Gingko biloba, an antioxidant believed to possess neuroprotective effects (Nada & Shah, 2012; Smith & Luo, 2004), failed to demonstrate effectiveness in two randomized, controlled trials (Attia et al., 2012; Barton et al., 2013). Barton et al. (2013) investigated 120 mg per day of gingko biloba to prevent cognitive decline in 210 women with breast cancer receiving adjuvant chemotherapy and did not find therapeutic benefit. Similarly, in a smaller trial, Attia et al. (2012) found no therapeutic benefit in 34 patients with an irradiated brain.
Not Recommended for Practice
Erythropoiesis-stimulating agents are not recommended for practice to address cognitive impairment following cancer and cancer treatment. Erythropoietin-stimulating agents, which stimulate the production of red blood cells in the bone marrow, have been evaluated in seven studies addressing anemia, a potential underlying mechanism of cancer- and cancer treatment–related cognitive impairment (Chang, Couture, Young, Lau, & McWatters, 2004; Iconomou et al., 2008; Mancuso, Migliorino, De Santis, Saponiero, & De Marinis, 2006; Mar Fan et al., 2009; Massa, Madeddu, Lusso, Gramignano, & Mantovani, 2006; O’Shaughnessy, 2002; O’Shaughnessy et al., 2005). Although conclusions from the studies were inconsistent and ranged from no therapeutic benefit (Iconomou et al., 2008; Mancuso et al., 2006; Mar Fan et al., 2009; O’Shaughnessy, 2002; O’Shaughnessy et al., 2005) to significant improvements in cognitive functioning (Chang et al., 2004; Massa et al., 2006), the U.S. Food and Drug Administration (2011) issued a black box warning regarding the increased risk of serious cardiovascular and thrombovascular events and their potential to shorten overall survival in patients with cancer. As a result, the use of erythropoietin-stimulating agents is not recommended to address cognitive impairment in cancer survivors.
Implications for Nursing and Conclusion
Oncology nurses may play an integral role in identifying cancer survivors with clinically significant cognitive impairment. Nurses need to listen carefully to their patients and recognize common descriptions (e.g., expressions of difficulty concentrating, trouble following directions, memory lapses, decreased awareness, inability to plan or problem solve) as potential indicators of clinically significant cognitive impairment (Jansen, 2013). Nurses should use readily available and reputable resources such as ONS (2014), the American Society of Clinical Oncology (2013), or Livestrong Foundation (2014) to provide support to survivors with cognitive concerns. In addition, after careful assessment to address and eliminate other correlated symptoms (Bender & Thelen, 2013), nurses may need to refer survivors with significant cognitive impairment that affects everyday functioning to a specialist for a comprehensive neuropsychological evaluation (Jansen, 2013).
With regard to evidence-based interventions, this review demonstrated that cognitive training provided in a group or individual format seems to provide the most improvement in cognitive function for cancer survivors. Although other interventions, such as CBT, exercise, and mediation or mindfulness-based stress reduction, may be beneficial to improve cognitive function, empirical data are limited in their support of these approaches in cancer survivors. Gingko biloba was not found to be effective in a large randomized trial and, therefore, is unlikely to have a positive impact to prevent or treat cognitive impairment after cancer. Nurses also should warn their patients that erythropoietin is not recommended for practice to address cognitive impairment.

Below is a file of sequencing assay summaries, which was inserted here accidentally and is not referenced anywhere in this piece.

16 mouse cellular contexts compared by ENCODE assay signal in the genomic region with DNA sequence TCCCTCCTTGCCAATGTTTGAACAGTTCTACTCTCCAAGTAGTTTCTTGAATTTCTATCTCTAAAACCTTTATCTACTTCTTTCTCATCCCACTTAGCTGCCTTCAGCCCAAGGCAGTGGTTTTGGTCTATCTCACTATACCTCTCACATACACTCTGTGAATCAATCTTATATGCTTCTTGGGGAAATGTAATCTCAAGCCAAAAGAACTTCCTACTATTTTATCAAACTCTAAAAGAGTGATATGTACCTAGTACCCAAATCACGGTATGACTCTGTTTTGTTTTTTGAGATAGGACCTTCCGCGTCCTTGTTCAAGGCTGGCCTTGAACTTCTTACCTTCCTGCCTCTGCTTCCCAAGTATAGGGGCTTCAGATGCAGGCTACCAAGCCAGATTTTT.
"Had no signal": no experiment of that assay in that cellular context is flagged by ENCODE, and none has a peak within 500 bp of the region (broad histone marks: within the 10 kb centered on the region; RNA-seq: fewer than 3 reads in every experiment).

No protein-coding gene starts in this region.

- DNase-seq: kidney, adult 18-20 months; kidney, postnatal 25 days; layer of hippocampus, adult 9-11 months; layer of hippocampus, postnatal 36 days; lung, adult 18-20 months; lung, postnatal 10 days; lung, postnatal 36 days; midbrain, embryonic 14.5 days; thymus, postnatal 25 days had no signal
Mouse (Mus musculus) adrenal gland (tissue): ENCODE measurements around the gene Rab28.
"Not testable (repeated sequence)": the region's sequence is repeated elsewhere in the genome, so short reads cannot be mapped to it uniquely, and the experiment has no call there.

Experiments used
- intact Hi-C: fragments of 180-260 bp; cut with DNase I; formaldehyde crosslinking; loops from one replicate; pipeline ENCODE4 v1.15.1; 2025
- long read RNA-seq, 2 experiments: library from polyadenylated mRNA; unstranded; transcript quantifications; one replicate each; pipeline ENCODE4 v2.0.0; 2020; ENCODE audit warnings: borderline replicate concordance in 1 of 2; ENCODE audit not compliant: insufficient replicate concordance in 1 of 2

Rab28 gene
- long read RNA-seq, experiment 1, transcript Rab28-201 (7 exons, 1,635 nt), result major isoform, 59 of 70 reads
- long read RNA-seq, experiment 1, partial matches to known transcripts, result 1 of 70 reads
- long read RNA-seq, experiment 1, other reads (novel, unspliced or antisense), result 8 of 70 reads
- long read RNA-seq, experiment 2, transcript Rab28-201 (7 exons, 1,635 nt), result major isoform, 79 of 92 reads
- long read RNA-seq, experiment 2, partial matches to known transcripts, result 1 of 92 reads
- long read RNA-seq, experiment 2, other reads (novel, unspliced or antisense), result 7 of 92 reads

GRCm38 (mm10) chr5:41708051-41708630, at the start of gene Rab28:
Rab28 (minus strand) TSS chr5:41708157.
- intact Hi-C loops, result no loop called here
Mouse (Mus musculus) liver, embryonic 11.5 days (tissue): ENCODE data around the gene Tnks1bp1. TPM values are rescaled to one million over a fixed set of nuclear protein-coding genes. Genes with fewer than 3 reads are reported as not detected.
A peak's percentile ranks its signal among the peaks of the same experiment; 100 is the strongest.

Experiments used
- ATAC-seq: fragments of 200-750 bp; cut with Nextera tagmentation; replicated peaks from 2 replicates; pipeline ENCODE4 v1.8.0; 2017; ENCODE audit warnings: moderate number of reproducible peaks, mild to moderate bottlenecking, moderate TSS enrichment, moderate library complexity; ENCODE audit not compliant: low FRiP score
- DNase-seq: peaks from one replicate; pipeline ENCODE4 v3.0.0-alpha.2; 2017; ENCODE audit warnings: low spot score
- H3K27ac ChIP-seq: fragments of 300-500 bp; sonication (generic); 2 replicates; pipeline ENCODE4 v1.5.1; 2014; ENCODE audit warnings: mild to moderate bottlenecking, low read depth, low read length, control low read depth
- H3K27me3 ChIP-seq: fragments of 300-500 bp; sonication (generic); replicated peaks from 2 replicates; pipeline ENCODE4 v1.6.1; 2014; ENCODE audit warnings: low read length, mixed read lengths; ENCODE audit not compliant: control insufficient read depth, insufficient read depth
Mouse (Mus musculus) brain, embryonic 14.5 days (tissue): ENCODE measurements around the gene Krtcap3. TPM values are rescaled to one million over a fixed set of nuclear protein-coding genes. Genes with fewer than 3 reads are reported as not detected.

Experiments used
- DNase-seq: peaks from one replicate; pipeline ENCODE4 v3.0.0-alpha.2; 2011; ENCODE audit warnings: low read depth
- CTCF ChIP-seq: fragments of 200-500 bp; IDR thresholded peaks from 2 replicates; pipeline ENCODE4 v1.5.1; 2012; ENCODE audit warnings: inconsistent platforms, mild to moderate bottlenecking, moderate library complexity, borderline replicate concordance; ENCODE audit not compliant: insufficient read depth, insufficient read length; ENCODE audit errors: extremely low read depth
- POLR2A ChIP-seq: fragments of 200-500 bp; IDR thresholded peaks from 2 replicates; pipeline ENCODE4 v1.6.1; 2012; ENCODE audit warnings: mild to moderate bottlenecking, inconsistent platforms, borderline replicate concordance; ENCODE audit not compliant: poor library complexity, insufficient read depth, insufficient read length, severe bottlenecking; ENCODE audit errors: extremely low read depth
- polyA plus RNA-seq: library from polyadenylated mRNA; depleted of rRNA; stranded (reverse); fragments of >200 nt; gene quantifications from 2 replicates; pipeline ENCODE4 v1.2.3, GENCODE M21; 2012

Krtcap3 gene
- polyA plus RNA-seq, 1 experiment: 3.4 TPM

Future research is needed and must explore the underlying physiologic mechanisms associated with cognitive impairment and potential genetic polymorphisms that may predispose patients to cognitive impairment after cancer and its treatment. To date, most of the cognitive intervention research has been primarily explored in small samples of patients with brain tumors and breast cancer survivors. Large randomized, controlled trials in multiple centers accessing a diverse population of cancer survivors, including survivors with various types of cancer, of various ages, and from differing ethnicities, are warranted to further test the effectiveness of the pharmacologic and nonpharmacologic interventions for cancer- and cancer treatment–related cognitive impairment.
Implications for Practice
Ø Incorporate the evaluation of cognitive concerns in nursing assessment, acknowledging any issues reported and educating patients and their families about the possibility of cancer- and cancer treatment–related cognitive impairment.
Ø Acknowledge patient reports of cognitive concerns and collaborate with the multidisciplinary team to provide referral for neuropsychological testing if warranted.
Ø Discuss use of cognitive training exercises as an intervention likely to be effective in improving cancer- and cancer treatment–related cognitive impairment.
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Diane Von Ah, PhD, RN, FAAN, is an associate professor and a Robert Wood Johnson Foundation Nurse Faculty Scholar Alumna in the School of Nursing at Indiana University in Indianapolis; Catherine E. Jansen, PhD, RN, CNS, AOCNS®, is an oncology clinical nurse specialist at Kaiser Permanente Medical Center in San Francisco, CA; and Deborah H. Allen, PhD, RN, CNS, FNP-BC, AOCNP®, is an advanced practice nurse at Duke Cancer Institute in Durham, NC. The authors take full responsibility for the content of the article. The authors did not receive honoraria for this work. The content of this article has been reviewed by independent peer reviewers to ensure that it is balanced, objective, and free from commercial bias. No financial relationships relevant to the content of this article have been disclosed by the authors, planners, independent peer reviewers, or editorial staff. Von Ah can be reached at firstname.lastname@example.org, with copy to editor at CJONEditor@ons.org. (Submitted May 2014. Revision submitted July 2014. Accepted for publication July 11, 2014.)
Key words: cognitive impairment; intervention; evidence-based practice